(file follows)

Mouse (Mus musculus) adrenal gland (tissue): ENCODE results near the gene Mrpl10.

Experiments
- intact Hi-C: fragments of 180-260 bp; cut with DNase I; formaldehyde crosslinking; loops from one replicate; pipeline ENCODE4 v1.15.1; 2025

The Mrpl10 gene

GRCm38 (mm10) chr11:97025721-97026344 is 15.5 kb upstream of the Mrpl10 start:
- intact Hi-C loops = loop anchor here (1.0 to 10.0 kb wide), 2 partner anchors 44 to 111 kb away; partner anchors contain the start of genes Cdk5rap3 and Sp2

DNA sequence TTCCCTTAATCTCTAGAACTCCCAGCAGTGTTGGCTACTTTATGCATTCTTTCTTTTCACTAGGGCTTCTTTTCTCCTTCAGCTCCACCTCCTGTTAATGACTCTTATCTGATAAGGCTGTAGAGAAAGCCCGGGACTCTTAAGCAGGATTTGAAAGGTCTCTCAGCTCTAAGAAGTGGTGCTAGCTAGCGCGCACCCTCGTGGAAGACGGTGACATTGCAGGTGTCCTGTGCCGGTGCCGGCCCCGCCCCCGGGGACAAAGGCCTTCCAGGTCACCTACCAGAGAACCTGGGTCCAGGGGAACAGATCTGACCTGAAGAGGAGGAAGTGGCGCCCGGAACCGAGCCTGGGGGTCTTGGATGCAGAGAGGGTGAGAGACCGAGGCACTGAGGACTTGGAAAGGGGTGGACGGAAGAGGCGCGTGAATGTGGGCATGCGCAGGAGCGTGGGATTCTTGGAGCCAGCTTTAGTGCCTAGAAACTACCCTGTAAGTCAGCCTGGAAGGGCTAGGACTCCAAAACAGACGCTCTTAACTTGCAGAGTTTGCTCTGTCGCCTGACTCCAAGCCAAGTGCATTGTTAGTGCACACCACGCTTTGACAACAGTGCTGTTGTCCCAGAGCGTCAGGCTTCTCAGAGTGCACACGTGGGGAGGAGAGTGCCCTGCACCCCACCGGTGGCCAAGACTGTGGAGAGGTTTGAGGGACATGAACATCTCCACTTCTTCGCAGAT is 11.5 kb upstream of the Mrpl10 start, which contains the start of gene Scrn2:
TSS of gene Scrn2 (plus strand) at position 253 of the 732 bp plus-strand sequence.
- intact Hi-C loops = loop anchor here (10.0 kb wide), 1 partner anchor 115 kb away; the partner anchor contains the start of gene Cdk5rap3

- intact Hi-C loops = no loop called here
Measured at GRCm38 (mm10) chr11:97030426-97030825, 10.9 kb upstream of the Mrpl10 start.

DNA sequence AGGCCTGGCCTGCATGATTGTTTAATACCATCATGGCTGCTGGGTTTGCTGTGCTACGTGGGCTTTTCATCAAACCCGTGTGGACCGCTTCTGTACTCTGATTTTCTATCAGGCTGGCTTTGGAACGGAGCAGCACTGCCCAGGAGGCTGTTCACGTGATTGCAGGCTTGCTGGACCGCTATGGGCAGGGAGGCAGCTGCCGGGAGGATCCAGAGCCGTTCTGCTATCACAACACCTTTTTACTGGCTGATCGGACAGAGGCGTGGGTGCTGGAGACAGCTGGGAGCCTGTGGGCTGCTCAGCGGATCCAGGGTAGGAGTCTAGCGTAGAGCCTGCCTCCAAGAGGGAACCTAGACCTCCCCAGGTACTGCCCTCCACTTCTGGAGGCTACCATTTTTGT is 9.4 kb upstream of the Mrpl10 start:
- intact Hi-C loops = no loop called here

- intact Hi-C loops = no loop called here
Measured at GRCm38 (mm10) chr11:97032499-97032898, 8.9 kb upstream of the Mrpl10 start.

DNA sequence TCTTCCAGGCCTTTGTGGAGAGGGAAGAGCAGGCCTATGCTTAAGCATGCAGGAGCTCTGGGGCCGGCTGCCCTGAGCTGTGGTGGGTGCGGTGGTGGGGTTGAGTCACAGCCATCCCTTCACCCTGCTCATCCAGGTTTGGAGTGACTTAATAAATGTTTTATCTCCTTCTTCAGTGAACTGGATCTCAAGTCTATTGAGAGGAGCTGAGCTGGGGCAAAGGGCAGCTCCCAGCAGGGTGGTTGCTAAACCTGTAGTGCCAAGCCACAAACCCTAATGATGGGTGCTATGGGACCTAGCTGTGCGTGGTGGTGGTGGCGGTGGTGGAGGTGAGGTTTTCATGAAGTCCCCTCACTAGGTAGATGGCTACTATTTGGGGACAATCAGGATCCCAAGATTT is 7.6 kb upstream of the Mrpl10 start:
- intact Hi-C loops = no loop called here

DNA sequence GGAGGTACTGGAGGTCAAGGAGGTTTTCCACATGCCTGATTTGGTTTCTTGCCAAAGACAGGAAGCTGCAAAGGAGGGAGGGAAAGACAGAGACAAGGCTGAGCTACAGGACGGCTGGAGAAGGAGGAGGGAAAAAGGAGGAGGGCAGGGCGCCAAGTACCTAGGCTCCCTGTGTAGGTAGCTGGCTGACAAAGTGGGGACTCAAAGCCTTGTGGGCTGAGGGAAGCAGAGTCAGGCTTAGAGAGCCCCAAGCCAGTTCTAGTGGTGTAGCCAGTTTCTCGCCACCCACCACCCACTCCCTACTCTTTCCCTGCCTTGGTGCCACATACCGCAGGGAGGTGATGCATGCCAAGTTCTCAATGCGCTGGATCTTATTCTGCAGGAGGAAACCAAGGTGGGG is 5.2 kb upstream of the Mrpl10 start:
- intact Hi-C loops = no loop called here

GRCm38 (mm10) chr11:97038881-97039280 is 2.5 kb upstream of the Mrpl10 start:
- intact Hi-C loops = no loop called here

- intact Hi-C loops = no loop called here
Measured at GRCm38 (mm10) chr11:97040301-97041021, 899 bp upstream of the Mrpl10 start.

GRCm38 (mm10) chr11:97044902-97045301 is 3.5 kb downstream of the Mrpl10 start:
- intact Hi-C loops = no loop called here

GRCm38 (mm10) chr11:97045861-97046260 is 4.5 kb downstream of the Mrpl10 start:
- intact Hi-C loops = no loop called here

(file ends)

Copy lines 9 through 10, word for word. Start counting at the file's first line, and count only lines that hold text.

- intact Hi-C loops = loop anchor here (10.0 kb wide), 1 partner anchor 115 kb away; the partner anchor contains the start of gene Cdk5rap3

- intact Hi-C loops = no loop called here